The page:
Acrostic Solution for Sunday, August 1, 2010

by Emily Cox & Henry Rathvon


DOUGLAS ADAMS, MOSTLY HARMLESS — The major difference between a thing that might go wrong and a thing that cannot possibly go wrong is that when a thing that cannot possibly go wrong goes wrong, it... turns out to be impossible to get at or repair.

Clues and answers

A.Epic with stanzas in the form a-b-a-b-a-b-c-c (2 wds.)DONJUAN
B.Potentially, a decking combo (hyph.)ONETWO
C.Early Stevie Wonder hit subtitled "Everything's Alright"UPTIGHT
D.Author with an abecedarian seriesGRAFTON
E.Bitten apple, for exampleLOGO
F.One asked to refereeARBITER
G.Without any change in the original melodySTRAIGHT
H.Producer of honeydew (2 wds.)ANTCOW
I.Pain inflicted by a pointer, perhaps (2 wds.)DOGBITE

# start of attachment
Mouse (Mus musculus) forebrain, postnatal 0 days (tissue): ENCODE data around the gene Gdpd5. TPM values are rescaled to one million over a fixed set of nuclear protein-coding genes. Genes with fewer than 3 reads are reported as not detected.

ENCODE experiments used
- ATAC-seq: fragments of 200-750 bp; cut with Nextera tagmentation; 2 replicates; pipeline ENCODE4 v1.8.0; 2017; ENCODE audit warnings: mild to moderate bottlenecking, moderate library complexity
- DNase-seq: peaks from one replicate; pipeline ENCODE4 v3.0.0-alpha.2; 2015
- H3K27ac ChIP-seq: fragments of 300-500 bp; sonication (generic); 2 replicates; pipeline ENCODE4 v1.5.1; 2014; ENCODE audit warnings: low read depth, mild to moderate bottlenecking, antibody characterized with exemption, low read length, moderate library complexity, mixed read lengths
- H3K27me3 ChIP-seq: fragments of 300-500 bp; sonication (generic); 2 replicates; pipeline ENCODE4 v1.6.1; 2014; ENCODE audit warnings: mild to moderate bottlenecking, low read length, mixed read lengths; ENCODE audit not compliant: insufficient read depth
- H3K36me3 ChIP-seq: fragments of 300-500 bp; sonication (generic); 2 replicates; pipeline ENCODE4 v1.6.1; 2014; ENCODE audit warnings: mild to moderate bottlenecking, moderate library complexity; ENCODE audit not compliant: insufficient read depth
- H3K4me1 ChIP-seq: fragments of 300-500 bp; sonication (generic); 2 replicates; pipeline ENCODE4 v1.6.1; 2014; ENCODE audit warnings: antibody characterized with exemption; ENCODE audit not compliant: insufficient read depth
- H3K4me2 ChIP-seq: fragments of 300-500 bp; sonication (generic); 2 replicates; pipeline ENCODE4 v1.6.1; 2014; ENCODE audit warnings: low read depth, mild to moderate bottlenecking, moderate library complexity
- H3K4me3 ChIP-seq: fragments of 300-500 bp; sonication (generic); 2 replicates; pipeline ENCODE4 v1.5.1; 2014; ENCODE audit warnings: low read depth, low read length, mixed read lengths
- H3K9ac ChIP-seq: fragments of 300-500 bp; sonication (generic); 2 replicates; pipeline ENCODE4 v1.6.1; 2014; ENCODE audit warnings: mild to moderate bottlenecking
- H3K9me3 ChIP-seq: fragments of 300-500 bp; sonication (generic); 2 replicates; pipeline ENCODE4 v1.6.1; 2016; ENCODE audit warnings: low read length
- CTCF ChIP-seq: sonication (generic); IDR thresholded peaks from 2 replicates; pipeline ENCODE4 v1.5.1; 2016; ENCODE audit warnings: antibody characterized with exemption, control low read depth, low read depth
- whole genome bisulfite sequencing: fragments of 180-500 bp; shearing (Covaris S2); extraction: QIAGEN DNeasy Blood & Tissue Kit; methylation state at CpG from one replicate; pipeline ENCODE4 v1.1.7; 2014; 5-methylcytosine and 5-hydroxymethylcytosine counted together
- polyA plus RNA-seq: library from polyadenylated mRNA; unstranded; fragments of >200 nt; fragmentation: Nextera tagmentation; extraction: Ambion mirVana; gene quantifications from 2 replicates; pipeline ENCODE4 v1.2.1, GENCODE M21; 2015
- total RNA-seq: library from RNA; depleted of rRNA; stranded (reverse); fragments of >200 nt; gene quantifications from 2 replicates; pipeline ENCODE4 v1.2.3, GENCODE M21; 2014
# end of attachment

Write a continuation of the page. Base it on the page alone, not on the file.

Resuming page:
J.Man who knew Who was on firstABBOTT
K.Delicate or dainty, to a butcherMIGNON
M."Too much of a good thing can be wonderful" speaker (2 wds.)MAEWEST
N.Too blue for you to view, sayOBSCENE
O.Someone who mindsSITTER
P.Tom Sawyer's sweetheart BeckyTHATCHER
Q.Intended to thwart ballooning (hyph.)LOWFAT
R.Swift savagesYAHOOS
S.Shorts made popular by Mary Quant (2 wds.)HOTPANTS
T.Impassiveness; indifferenceAPATHY
U.Without a moment's dawdling (2 wds.)RIGHTNOW
V.When an aubade is playedMORNING
W.Able to move supplyLITHE
X.Creamy glassful that might include rumEGGNOG
Y.Worried, frettingSTEWING
Z.Elastic storer of mechanical energySPRING
This acrostic © 2010, The New York Times.   XWord Info © 2007-2021, Jim Horne.